In the late 1990s, a music listening app called Shazam rose to popularity based on a simple premise: a song is heard but cannot be identified by the listener. For the user, discovering that pesky earworm is now simple: just open up the app and tap their smartphone screen. The artist and song title are promptly delivered. Of course, the technology behind the app is far more complicated. Using the smartphone’s microphone, the app identifies the track by finding a match in its directory of “audio fingerprints.”
Our winning innovation challenge team set out to solve a similar problem in the context of sports. They imagined someone watching a sport with whom they were unfamiliar, and what questions they may have about the rules, players, or teams. For their proof of concept, they chose football because it offered a treasure trove of data.
Research indicates that football is the most popular sport to watch online or broadcast TV in the U.S. — and a Facebook study shows 94% of participants keep a smartphone on hand while watching TV, making it a de facto remote control. So, the team hatched their plan. With the lack of a strong broadcast-mobile crossover application, they could take advantage of an unrealized opportunity to increase sports engagement through a mobile app of their own design.
How the App Works
The team started with a journey map to visualize how a potential user might interact with the application. The persona they used was a football newbie at a friend’s house to watch a game, using the app to follow along and learn. By the end, the user increased their understanding and interest in the sport, increasing engagement — and potentially creating a new fan.
The app uses four steps to create this experience:
Step 1: The app “listens” to a live sports broadcast in real-time
Step 2: The app then recognizes key words and phrases, such as player names or sports-specific terminology
Step 3:Information on targeted phrases is gathered from a variety of web-based services via an API
Step 4: Finally, the information is presented on an endlessly scrolling screen that updates in real-time
The technology at the heart of this app is Natural Language Processing (NLP), which is reliant on good data. The irony is the NLP solution initially served as a stumbling block because it struggled to listen to sound directly from a television. However, after much trial and error, the team discovered an ingenious solution: closed captioning could be used to provide the critical data they needed in the form of keywords. Next, the overarching challenge was getting the computer to understand the data, especially since it needs to be in real-time. The team used Machine Learning to train the NLP aspect of the app to pick up things like player and team names. This led to some humorous interpretations:
Actual closed captioning:
Announcer 1: “That’ll be a flag on Jackson…”
Announcer 2: “Watch — inside leverage he has the whole corner route and they gotta go to Kelce.”
Referee: Pass interference, defense, number 31.”
How the app interpreted:
“Lag on Jackson much inside leverage he has the whole corner route and gotta go to Kelsey bathroom ferrets defense always.”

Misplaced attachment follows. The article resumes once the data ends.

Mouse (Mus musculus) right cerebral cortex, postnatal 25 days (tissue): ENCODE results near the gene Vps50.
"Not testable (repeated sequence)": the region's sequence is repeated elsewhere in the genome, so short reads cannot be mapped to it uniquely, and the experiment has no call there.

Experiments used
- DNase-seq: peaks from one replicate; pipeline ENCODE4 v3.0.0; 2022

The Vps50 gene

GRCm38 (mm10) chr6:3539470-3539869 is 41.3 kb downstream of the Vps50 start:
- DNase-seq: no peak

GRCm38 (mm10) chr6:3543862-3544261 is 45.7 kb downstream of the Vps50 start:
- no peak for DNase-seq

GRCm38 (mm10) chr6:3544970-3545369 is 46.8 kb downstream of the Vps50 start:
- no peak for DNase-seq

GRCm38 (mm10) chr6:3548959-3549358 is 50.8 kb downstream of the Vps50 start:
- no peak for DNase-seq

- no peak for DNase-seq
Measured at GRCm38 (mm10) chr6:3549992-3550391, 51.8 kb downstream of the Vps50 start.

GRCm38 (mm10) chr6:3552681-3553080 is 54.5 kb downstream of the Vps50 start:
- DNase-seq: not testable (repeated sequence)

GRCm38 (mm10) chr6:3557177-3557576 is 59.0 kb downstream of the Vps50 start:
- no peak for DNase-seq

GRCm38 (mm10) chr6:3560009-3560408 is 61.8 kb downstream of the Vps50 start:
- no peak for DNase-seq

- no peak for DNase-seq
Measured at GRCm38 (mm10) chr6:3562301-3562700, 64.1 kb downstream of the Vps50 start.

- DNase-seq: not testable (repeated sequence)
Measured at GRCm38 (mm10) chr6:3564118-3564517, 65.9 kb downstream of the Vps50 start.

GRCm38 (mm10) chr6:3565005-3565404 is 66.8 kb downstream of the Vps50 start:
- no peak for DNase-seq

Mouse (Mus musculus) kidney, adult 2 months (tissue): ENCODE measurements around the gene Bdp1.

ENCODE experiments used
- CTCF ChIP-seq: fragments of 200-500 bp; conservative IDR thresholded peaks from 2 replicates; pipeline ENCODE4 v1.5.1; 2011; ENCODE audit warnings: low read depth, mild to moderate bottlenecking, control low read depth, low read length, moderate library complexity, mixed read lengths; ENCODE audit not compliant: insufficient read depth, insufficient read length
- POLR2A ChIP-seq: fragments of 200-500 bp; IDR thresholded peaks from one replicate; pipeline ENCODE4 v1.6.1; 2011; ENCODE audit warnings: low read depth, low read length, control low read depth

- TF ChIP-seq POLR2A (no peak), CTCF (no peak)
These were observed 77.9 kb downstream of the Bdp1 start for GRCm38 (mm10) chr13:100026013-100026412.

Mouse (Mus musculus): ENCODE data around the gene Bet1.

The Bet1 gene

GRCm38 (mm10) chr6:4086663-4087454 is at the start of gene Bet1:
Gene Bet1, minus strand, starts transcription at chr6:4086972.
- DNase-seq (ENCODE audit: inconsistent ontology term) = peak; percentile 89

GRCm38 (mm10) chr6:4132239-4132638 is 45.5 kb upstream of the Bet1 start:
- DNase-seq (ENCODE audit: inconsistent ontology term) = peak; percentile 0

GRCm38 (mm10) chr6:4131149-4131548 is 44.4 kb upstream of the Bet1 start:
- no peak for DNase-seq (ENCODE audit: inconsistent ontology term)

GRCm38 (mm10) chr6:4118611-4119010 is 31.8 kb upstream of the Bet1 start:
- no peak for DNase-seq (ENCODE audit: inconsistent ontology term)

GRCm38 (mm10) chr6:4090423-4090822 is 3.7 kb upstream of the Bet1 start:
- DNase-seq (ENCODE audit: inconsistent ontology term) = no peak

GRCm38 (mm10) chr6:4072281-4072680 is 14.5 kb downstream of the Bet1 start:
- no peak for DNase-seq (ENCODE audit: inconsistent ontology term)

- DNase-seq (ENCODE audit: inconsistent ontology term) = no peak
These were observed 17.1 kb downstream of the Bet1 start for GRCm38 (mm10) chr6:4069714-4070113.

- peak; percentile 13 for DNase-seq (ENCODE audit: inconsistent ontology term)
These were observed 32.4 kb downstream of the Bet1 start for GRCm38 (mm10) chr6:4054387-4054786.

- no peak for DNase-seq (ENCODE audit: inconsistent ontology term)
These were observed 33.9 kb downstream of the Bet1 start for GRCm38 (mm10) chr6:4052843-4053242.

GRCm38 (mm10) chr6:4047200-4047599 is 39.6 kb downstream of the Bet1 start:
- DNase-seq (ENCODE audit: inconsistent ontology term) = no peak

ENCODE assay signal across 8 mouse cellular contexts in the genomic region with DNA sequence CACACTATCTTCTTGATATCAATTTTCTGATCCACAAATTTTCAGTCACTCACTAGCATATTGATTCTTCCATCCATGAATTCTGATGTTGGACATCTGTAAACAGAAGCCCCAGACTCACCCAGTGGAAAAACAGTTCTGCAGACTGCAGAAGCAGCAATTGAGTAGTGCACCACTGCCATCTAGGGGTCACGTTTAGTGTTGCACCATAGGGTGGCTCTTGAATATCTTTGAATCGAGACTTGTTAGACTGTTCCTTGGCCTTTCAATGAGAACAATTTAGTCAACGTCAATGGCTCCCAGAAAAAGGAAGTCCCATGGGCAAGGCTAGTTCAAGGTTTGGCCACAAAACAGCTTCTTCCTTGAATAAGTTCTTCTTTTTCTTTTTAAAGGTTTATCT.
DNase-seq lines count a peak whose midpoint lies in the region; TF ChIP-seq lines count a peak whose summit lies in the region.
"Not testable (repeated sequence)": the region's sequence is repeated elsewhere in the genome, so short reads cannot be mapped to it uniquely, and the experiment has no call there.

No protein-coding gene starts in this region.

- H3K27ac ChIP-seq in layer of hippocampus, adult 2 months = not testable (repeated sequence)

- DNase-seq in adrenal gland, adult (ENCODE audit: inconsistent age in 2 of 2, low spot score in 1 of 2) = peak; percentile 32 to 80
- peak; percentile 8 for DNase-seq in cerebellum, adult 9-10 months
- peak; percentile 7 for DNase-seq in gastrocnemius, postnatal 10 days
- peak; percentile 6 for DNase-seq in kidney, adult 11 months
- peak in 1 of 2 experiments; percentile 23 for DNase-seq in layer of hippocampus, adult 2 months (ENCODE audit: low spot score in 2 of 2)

This illustrates how critical it was to train the NLP model. Poor audio and closed caption quality impacted the app’s performance, even with the impressive technology stack the team employed for their innovation. Accurate data is the difference between an engaging fan experience and seeing “bathroom ferrets” on the scrolling interface. However, the team knew it was possible to overcome their roadblock and found that, when they combined closed captioning with additional data sources, they were able to train the model to understand and see the game more clearly.
For a future state, the team envisions using a more robust NLP model that can handle complex phrase recognition, allowing users to receive more detailed player information and customization (a user could choose to follow a specific team, for example).
Additional Applications and Considerations
The team sees incredible potential for their app. To start, it could be used for other sports, ranging from baseball to golf to basketball. Broadcast and sports-specific networks could use the app to enhance the viewer experience and generate new fans of a respective sport. The app could potentially allow entities to connect to other properties or market additional products or services — even gambling platforms.
Also imagine this technology being used by different forms of entertainment, like TV and movies. Knowing that many people have their smartphones in hand while watching their diversion of choice, they could learn more information about an actor, historical figure, or event. The app could also be used while watching a foreign language film to gain a better understanding of key phrases or cultural references.
The potential for personalization is limitless. By tailoring the customer experience to each individual’s interests, the experience of using the app consistently improves through a perpetual cycle. Companies can consistently gain new data and insights about their viewers, allowing them to continually improve on the experience they create.
Jonathan Tang (Director, Systems Integration)
Patrick Maribojoc (Senior Consultant, Systems Integration)
Robert Stanley (Manager, Management Consulting)
Nancy Zhang (Consultant, Systems Integration)
Raymond Hummels (Consultant, Management Consulting